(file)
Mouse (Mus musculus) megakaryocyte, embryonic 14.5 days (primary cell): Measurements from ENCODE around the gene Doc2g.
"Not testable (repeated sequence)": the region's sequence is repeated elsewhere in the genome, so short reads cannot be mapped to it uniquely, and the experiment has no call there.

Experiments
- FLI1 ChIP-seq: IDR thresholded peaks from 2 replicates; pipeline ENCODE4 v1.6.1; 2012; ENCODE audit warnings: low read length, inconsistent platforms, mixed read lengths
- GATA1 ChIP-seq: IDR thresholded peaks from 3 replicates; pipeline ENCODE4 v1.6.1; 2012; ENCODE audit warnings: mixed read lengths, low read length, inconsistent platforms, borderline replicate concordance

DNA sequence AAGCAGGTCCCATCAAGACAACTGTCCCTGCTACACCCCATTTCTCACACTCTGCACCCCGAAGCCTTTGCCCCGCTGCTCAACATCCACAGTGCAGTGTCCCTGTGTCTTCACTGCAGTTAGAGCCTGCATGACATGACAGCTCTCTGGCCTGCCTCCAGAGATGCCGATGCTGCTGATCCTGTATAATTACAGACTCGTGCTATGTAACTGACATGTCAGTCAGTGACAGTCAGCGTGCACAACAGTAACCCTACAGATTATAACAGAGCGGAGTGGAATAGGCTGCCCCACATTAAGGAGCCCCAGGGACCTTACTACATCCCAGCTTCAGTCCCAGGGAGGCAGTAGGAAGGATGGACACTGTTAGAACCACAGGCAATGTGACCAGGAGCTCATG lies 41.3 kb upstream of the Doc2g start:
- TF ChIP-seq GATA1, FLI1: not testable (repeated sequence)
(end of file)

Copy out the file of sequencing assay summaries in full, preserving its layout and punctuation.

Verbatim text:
Mouse (Mus musculus) megakaryocyte, embryonic 14.5 days (primary cell): Measurements from ENCODE around the gene Doc2g.
"Not testable (repeated sequence)": the region's sequence is repeated elsewhere in the genome, so short reads cannot be mapped to it uniquely, and the experiment has no call there.

Experiments
- FLI1 ChIP-seq: IDR thresholded peaks from 2 replicates; pipeline ENCODE4 v1.6.1; 2012; ENCODE audit warnings: low read length, inconsistent platforms, mixed read lengths
- GATA1 ChIP-seq: IDR thresholded peaks from 3 replicates; pipeline ENCODE4 v1.6.1; 2012; ENCODE audit warnings: mixed read lengths, low read length, inconsistent platforms, borderline replicate concordance

DNA sequence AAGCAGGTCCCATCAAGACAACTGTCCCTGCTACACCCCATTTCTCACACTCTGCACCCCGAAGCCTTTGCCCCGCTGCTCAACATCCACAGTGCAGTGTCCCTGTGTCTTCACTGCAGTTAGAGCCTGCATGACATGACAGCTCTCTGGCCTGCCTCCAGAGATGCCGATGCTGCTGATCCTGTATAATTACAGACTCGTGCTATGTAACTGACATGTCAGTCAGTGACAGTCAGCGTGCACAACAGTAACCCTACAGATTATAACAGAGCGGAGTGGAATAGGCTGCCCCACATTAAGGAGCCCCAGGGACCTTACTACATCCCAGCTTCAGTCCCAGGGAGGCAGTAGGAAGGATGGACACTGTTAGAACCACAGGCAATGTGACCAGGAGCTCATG lies 41.3 kb upstream of the Doc2g start:
- TF ChIP-seq GATA1, FLI1: not testable (repeated sequence)